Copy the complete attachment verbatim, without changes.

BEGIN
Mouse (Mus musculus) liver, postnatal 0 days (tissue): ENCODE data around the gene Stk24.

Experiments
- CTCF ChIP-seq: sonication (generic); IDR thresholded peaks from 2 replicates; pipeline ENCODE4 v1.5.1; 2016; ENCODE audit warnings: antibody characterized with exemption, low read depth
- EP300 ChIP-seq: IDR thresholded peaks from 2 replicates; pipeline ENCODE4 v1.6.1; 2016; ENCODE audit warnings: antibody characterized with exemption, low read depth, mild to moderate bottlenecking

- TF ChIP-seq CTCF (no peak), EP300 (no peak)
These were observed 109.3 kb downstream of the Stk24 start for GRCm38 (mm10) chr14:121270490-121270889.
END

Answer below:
Mouse (Mus musculus) liver, postnatal 0 days (tissue): ENCODE data around the gene Stk24.

Experiments
- CTCF ChIP-seq: sonication (generic); IDR thresholded peaks from 2 replicates; pipeline ENCODE4 v1.5.1; 2016; ENCODE audit warnings: antibody characterized with exemption, low read depth
- EP300 ChIP-seq: IDR thresholded peaks from 2 replicates; pipeline ENCODE4 v1.6.1; 2016; ENCODE audit warnings: antibody characterized with exemption, low read depth, mild to moderate bottlenecking

- TF ChIP-seq CTCF (no peak), EP300 (no peak)
These were observed 109.3 kb downstream of the Stk24 start for GRCm38 (mm10) chr14:121270490-121270889.